6 Venomous Snakes in Georgia

Simply hearing the word snake sends shivers up some folk’s spine. However, snakes are an important component of our ecosystem in Georgia because of their major role as both a predator and prey. Snakes are economically beneficially because they eat rats, mice, and other animals deemed to be pests. Some snakes have been used as bio indicators to assess pollutants in terrestrial or aquatic ecosystems. Unfortunately, many species of snakes are declining as a result of human activities. Thankfully, of the 41-snake species that occur in Georgia, only one is considered legally threatened, the eastern indigo snake.

Snake Facts report that “there are around 2900 species of snakes and from those nearly 700 are considered venomous. Most snake species are considered harmless to humans and most venomous species don’t even produce venom that’s toxic enough to kill a person”.

Venomous Snakes

“Venomous snakes are species of the suborder Serpentes that are capable of producing venom, which is used primarily for immobilizing prey and defense mostly via mechanical injection by fangs. Common venomous snakes include the families Elapidea, Viperidae, Atractaspididae and some of the Colubridae. The toxicity of them is mainly indicated by murine LD50, while multiple factors are considered to judge their potential danger to humans” defined by Wikipedia.

The venomous snakes are divided into 2 major families:

  1. Snakes with neurotoxic type venoms, such as coral snakes, sea snakes or cobras like the king cobra,
  2. Snakes with hemotoxic venom, like vipers and pit vipers.

These snakes use snake venom and modified saliva to kill or immobilize their prey and in self-defense. It is delivered through highly specialized teeth, such as grooved or highly mobile hollow fangs.

Reptile Gardens says that “Many of the world’s venomous snakes have venom that is straightforward and “easy” to treat effectively with the proper antivenoms – Mamba bites, for example. Other species may cause a clinical explosion of problems, which means that antivenoms are not very effective – some rattlesnake bites are this way”.

National Geographic reports that “a bite from a venomous snake at first seems anticlimactic. There is little or no pain or swelling at the site of the bite, and other symptoms can be delayed for 12 hours. However, if untreated by antivenin, the neurotoxin begins to disrupt the connections between the brain and the muscles, causing slurred speech, double vision, and muscular paralysis, eventually ending in respiratory or cardiac failure”.

So, if in doubt, seek medical health immediately if you are bitten by a snake.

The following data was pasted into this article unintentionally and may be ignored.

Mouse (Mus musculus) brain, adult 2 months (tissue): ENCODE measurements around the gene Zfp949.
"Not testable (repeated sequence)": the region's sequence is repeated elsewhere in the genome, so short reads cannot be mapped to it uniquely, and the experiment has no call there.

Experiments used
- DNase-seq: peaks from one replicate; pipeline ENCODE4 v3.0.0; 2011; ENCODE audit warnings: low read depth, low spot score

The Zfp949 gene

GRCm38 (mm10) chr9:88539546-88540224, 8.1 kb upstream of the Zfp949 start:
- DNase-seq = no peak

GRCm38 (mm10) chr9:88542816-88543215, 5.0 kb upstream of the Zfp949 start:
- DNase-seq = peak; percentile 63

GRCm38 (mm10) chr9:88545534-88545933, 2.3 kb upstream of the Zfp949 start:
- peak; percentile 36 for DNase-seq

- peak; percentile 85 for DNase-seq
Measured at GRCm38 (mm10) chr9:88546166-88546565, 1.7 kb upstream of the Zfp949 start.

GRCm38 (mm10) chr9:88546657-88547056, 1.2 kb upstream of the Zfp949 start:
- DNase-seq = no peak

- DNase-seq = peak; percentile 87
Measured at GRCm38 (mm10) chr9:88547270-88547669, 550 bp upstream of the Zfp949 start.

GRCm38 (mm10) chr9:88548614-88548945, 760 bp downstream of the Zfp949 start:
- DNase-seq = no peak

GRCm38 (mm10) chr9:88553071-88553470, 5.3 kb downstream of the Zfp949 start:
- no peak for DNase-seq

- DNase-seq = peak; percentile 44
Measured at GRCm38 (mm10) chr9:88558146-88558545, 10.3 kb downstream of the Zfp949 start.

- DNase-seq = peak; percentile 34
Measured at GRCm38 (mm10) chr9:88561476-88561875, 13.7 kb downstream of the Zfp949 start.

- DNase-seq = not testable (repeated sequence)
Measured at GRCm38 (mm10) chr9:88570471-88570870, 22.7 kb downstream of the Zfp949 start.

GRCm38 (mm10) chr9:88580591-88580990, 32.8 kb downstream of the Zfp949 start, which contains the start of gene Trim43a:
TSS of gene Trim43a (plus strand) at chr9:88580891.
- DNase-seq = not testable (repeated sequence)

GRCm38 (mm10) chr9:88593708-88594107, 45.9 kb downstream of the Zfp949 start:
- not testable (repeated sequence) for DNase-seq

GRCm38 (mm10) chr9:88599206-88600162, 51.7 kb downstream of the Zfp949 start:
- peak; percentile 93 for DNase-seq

Here are six venomous snakes in Georgia and some general information about each:


“The copperhead or water moccasin (Agkistrodon contortrix) is a venomous snake species endemic to North America. It is a member of the Crotalinae subfamily, the pit vipers, and 5 subspecies are currently recognized. The snake gets its name because of the copper-like coloration present on its head”, states Snake-Facts. Copperhead bite causes death in considerably less than 1% of bites.

Pigmy Rattlesnake

The pigmy rattlesnake (sistrurus miliarius) is a venomous snake that is native to the southeastern continental United States. The pigmy rattlesnake is considered a subspecies of pitviper and produces a weak venom. The “pit” in the name pitviper refers to a specialized organ in the snake’s head that can detect the heat generated from other living animals. As the name would suggest, pigmy rattlesnakes tend to be smaller than most other rattlesnakes.

Canebrake or Timber Rattlesnake

The Timber Rattlesnake (Crotalus horridus horridus) and the Canebrake Rattlesnake (Crotalus horridus atricaudatus) are heavy bodied pit vipers. Both have black chevrons or cross bands with several various background colors. The nickname for the canebrake is “Swamp Rattler” mostly because they can be found around the edges of most swamps.


The Cottonmouth Snake (Agkistrodon piscivorus) is also known as the water moccasin, the black moccasin and the black snake. The name cottonmouth comes from the fact that its mouth looks like cotton when it is open. The Cottonmouth Snake has been considered aggressive, however, studies have shown that this is not necessarily true. Cottonmouth Snakes are large, aquatic, venomous snakes. Cottonmouth Snakes are generally dark colored with tones of olive, brown or black. A lighter/darker cross banding pattern may be seen, especially on their sides.

Eastern Diamondback Rattlesnake

The University of Georgia states that “the eastern diamondback rattlesnake is the largest of the 32 species of rattlesnake currently recognized. They are large, heavy-bodied snakes with large, broad heads with two light lines on the face. Mature snakes can tip the scales at over 10 lbs. The background color is brown, tan, or yellowish and covered with the namesake diamonds, which are brown and surrounded by lighter scales. Males are larger than females”.

Eastern Coral Snake

“Coral snakes are extremely reclusive and generally bite humans only when handled or stepped on. They must literally chew on their victim to inject their venom fully, so most bites to humans don’t result in death. In fact, no deaths from coral snake bites have been reported in the U.S. since an antivenin was released in 1967. Eastern coral snakes are relatives of the cobra, mamba, and sea snake. They live in the wooded, sandy, and marshy areas of the southeastern United States, and spend most of their lives burrowed underground or in leaf piles”, reports National Geographic.

If you see any signs of snakes, call a professional pest control company sooner than later to handle it for you especially if it is a venomous one!

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